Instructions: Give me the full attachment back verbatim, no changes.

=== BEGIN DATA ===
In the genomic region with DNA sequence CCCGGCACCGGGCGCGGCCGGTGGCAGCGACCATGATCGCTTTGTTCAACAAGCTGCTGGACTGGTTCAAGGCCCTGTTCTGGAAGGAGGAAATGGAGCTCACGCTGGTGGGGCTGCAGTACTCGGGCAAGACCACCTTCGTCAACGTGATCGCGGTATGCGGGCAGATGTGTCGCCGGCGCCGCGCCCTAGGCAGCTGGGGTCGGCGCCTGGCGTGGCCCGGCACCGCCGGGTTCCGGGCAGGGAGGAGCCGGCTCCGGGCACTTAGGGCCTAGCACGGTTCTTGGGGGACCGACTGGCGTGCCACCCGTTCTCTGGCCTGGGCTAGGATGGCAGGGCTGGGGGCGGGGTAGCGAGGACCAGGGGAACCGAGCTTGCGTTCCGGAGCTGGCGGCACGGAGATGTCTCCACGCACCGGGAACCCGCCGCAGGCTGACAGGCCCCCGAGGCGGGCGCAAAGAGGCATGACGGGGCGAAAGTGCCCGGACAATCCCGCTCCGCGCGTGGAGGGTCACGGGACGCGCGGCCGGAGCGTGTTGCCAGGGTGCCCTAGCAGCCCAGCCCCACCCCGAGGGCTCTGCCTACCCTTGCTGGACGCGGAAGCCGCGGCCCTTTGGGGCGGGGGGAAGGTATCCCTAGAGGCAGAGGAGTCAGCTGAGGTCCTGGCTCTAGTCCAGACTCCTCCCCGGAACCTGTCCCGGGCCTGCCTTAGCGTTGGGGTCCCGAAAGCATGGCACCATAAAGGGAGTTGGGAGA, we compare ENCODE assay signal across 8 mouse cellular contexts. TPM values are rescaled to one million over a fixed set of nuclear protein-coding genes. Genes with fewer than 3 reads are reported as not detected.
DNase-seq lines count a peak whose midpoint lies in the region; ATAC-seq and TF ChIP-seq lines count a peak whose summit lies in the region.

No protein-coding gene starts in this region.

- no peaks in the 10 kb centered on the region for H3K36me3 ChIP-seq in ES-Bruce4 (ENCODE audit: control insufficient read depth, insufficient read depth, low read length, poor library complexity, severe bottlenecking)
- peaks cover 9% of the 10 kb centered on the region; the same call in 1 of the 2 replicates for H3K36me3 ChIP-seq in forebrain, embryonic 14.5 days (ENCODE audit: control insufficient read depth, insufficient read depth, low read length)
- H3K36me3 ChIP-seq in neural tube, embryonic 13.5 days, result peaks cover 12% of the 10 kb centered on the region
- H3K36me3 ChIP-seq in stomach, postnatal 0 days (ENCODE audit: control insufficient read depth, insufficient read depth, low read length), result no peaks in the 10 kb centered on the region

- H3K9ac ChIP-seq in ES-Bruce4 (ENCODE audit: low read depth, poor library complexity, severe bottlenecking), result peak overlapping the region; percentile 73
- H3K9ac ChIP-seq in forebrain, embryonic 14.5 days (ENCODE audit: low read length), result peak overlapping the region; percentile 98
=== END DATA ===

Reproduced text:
In the genomic region with DNA sequence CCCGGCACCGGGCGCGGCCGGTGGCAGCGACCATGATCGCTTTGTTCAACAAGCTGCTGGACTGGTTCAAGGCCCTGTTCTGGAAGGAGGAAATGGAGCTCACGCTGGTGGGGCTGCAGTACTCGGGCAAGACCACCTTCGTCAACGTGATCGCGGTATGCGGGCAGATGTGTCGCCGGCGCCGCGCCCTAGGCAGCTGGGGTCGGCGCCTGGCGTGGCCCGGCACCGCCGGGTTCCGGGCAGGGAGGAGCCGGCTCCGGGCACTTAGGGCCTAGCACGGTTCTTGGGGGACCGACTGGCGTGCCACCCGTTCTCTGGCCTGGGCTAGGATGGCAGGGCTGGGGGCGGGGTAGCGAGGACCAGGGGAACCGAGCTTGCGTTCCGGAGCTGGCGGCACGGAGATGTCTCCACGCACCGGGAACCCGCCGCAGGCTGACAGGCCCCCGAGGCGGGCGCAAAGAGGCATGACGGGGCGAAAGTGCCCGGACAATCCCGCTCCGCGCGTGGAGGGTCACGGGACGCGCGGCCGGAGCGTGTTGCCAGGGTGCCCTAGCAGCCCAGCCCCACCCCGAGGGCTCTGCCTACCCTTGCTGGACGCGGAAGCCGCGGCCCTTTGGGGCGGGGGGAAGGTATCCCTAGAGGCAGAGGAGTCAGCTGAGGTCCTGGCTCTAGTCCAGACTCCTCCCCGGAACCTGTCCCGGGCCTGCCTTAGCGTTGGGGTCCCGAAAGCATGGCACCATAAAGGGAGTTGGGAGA, we compare ENCODE assay signal across 8 mouse cellular contexts. TPM values are rescaled to one million over a fixed set of nuclear protein-coding genes. Genes with fewer than 3 reads are reported as not detected.
DNase-seq lines count a peak whose midpoint lies in the region; ATAC-seq and TF ChIP-seq lines count a peak whose summit lies in the region.

No protein-coding gene starts in this region.

- no peaks in the 10 kb centered on the region for H3K36me3 ChIP-seq in ES-Bruce4 (ENCODE audit: control insufficient read depth, insufficient read depth, low read length, poor library complexity, severe bottlenecking)
- peaks cover 9% of the 10 kb centered on the region; the same call in 1 of the 2 replicates for H3K36me3 ChIP-seq in forebrain, embryonic 14.5 days (ENCODE audit: control insufficient read depth, insufficient read depth, low read length)
- H3K36me3 ChIP-seq in neural tube, embryonic 13.5 days, result peaks cover 12% of the 10 kb centered on the region
- H3K36me3 ChIP-seq in stomach, postnatal 0 days (ENCODE audit: control insufficient read depth, insufficient read depth, low read length), result no peaks in the 10 kb centered on the region

- H3K9ac ChIP-seq in ES-Bruce4 (ENCODE audit: low read depth, poor library complexity, severe bottlenecking), result peak overlapping the region; percentile 73
- H3K9ac ChIP-seq in forebrain, embryonic 14.5 days (ENCODE audit: low read length), result peak overlapping the region; percentile 98